After the user has identified the devices that should be made inactive in the prompt 850, the user selects “OK” in this prompt's window. This directs the device to send to the server set a list of one or more devices that should be inactivated. In response to this message, the server set removes or invalidates the ACP of any device on this list from the ACP records that it maintains for the account. In some embodiments, the server set also invalidates the service tokens that it previously handed out to all of the devices that are associated with the account. This ensures that all devices have to provide their ACPs to gain access to the account again. When any inactivated device provides its ACP, the server set rejects this device as the ACP is no longer active or on its list of valid ACPs for the account.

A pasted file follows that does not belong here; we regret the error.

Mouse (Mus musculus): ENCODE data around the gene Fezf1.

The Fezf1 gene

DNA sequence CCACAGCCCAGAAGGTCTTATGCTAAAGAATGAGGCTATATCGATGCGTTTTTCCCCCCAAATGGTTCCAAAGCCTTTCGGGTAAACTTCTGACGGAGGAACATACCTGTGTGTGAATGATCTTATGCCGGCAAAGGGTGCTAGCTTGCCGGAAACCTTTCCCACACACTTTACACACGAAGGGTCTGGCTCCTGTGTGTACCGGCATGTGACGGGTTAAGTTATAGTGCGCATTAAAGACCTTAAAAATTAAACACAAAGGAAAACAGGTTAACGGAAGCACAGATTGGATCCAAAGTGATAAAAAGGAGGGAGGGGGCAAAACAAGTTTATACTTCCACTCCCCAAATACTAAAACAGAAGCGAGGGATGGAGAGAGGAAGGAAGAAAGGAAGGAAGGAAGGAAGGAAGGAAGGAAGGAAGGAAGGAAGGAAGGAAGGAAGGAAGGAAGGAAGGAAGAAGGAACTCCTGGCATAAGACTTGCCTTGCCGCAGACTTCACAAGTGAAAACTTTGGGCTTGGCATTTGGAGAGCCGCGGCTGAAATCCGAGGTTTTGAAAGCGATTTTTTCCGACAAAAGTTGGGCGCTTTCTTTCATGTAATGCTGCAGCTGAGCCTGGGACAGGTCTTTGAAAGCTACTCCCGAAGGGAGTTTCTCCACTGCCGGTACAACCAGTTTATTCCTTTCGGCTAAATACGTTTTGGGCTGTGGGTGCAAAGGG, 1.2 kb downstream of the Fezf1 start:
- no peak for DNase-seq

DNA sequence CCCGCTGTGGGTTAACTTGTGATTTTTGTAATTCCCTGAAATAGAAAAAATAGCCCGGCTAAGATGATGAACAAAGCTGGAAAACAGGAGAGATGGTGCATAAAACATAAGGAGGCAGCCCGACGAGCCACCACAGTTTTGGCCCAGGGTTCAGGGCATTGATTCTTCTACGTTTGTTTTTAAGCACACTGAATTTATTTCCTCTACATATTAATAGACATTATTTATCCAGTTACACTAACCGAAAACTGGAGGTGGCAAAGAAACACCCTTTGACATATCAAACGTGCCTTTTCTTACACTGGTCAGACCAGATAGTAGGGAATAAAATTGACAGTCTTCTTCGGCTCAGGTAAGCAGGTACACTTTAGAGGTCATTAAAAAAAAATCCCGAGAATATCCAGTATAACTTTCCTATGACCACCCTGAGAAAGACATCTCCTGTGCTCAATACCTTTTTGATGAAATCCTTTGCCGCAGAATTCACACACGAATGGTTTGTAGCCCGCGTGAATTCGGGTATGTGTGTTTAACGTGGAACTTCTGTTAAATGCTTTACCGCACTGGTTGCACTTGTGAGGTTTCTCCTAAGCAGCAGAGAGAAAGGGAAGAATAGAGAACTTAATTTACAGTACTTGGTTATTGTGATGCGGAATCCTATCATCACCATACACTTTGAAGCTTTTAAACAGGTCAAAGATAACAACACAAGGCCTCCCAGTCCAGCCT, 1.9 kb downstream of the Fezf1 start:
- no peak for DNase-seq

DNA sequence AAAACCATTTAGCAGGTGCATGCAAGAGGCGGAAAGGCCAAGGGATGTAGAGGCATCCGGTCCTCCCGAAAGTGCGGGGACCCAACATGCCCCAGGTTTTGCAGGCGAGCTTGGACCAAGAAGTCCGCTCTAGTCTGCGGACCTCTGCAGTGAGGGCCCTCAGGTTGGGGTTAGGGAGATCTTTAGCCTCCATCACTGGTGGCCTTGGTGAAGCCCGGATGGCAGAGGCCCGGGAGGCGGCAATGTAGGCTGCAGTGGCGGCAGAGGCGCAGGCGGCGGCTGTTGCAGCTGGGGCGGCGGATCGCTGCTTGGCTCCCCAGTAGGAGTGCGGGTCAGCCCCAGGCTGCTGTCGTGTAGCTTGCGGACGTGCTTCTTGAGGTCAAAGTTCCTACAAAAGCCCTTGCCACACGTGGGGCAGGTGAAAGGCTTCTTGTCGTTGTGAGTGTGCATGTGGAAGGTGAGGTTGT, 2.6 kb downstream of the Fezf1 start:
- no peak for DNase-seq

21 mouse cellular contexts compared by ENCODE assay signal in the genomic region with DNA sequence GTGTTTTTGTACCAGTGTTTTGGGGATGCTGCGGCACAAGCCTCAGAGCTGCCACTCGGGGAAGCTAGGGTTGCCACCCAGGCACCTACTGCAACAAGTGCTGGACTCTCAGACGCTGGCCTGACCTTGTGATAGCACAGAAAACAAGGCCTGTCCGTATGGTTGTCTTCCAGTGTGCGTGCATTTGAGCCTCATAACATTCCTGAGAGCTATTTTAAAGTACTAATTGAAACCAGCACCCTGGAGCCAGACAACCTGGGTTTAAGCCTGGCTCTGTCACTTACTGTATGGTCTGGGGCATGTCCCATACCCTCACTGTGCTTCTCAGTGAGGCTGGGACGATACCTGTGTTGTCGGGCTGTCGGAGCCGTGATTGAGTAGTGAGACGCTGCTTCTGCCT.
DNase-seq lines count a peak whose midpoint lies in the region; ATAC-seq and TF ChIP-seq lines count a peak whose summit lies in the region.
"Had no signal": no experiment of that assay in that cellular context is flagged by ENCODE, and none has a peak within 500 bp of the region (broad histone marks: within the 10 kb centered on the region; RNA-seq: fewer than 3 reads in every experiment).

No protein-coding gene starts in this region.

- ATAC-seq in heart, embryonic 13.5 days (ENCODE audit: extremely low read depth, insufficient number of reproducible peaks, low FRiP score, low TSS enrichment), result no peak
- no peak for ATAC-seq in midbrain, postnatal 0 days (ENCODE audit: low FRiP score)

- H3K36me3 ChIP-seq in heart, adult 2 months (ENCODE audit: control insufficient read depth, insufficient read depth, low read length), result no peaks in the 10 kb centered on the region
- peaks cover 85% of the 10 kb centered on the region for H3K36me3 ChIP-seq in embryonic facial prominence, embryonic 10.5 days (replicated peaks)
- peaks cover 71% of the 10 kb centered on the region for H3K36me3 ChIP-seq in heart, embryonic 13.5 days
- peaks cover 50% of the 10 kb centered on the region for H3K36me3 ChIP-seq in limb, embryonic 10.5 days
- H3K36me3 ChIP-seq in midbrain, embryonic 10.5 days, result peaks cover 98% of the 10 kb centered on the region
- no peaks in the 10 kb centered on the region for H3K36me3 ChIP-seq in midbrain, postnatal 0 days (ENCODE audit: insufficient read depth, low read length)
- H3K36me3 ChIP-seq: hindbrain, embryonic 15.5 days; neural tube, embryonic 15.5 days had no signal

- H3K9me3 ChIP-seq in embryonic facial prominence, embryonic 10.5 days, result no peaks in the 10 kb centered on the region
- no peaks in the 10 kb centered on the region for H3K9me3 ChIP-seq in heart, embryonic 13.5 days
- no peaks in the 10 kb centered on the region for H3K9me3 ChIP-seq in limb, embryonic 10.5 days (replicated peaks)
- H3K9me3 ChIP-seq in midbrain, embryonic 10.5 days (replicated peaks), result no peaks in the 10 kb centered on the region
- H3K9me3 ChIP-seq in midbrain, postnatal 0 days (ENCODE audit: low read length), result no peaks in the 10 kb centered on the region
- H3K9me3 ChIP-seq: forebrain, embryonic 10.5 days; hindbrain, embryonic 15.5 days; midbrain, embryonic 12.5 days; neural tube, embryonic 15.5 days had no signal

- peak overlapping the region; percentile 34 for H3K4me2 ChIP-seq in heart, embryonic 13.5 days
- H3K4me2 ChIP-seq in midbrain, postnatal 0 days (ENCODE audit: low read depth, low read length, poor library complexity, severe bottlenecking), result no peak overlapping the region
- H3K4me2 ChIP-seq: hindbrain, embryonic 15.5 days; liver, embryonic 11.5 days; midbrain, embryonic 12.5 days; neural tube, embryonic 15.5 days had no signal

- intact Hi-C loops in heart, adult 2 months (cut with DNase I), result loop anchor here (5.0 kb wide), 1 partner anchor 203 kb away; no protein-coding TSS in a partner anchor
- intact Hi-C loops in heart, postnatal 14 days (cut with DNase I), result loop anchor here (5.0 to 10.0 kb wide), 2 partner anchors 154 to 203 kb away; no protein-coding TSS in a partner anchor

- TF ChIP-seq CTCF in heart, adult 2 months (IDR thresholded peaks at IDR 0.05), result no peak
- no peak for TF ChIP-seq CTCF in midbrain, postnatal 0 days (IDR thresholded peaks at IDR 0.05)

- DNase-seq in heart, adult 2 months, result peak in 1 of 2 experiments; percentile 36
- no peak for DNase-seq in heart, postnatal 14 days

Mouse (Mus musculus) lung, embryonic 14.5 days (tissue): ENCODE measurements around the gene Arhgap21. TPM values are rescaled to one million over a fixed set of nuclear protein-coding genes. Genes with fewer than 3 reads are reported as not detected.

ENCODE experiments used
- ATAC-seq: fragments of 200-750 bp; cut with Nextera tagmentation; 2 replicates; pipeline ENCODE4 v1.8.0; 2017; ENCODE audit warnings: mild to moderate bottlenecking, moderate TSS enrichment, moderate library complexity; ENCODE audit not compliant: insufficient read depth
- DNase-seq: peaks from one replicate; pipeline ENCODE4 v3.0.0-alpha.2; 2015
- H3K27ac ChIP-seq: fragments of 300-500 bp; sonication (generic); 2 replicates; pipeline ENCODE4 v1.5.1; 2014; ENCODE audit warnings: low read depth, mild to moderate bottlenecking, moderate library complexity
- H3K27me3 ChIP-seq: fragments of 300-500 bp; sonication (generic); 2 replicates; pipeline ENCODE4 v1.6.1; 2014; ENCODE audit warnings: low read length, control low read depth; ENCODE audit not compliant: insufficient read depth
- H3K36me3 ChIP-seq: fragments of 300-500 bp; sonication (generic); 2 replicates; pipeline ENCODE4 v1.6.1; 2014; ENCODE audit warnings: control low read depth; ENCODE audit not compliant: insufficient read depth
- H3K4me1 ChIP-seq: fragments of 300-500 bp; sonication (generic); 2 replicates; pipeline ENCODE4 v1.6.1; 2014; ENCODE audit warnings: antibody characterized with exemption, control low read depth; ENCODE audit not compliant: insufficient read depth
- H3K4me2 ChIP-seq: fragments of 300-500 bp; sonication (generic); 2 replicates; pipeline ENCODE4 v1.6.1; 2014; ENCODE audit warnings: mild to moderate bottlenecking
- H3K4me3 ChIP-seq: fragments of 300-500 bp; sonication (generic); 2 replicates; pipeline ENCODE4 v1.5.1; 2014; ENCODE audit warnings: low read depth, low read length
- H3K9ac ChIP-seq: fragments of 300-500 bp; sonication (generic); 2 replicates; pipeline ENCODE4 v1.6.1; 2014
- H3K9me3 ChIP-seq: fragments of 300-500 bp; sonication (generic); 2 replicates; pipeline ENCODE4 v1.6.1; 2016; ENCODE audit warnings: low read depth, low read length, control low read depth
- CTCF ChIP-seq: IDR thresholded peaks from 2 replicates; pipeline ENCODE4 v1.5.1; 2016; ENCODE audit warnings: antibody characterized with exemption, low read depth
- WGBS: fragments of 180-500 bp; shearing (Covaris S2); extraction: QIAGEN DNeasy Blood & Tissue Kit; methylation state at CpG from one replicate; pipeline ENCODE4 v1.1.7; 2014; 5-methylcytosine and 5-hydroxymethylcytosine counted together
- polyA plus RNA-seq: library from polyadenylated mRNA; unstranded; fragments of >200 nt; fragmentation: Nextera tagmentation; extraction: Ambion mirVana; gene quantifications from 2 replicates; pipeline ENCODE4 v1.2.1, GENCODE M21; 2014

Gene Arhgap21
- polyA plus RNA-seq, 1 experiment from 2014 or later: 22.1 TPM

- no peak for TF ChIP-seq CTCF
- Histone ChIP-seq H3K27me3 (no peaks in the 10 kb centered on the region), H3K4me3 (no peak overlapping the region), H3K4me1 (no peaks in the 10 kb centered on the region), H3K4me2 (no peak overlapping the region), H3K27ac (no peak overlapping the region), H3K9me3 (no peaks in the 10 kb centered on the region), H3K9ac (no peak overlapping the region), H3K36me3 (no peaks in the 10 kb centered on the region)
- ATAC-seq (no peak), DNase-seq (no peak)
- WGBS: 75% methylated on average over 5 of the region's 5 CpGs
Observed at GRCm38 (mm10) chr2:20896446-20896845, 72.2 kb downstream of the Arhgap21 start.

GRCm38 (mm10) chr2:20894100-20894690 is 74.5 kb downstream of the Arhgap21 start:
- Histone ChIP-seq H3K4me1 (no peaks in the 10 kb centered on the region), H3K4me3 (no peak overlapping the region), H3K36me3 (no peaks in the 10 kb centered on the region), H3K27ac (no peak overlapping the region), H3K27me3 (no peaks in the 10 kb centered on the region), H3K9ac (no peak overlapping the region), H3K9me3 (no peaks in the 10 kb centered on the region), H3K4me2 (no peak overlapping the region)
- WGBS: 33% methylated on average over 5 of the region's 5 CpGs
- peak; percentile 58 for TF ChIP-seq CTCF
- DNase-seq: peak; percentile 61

In several embodiments described above, one set of servers is mentioned for providing service access tokens, ARPs, and ACPs. These different operations, however, are performed by different sets of servers in some embodiments. FIG. 9 illustrates one such approach. Specifically, this figure illustrates a service delivery system 900 that uses (1) a set of authentication servers 905 for allowing devices to log into different accounts, and (2) several sets of service servers 910 that allow the devices to access several services after logging into their respective accounts. Each of these sets of servers 905 and 910 can have just one server or more than one servers.

As shown, the devices and the server sets are communicatively coupled through a network 930 (such as the Internet). FIG. 9 illustrates two sets of devices 915 and 920 that are associated with two different accounts. Examples of such devices include smartphones, tablets, desktop computers, laptop computers, streaming media players (e.g., AppleTV, etc.), etc. For each account, each device can access multiple services that are provided by multiple different sets of service servers 910 after the device logs into the account. Examples of such services include email services, photo-sharing services, content-sharing services, etc.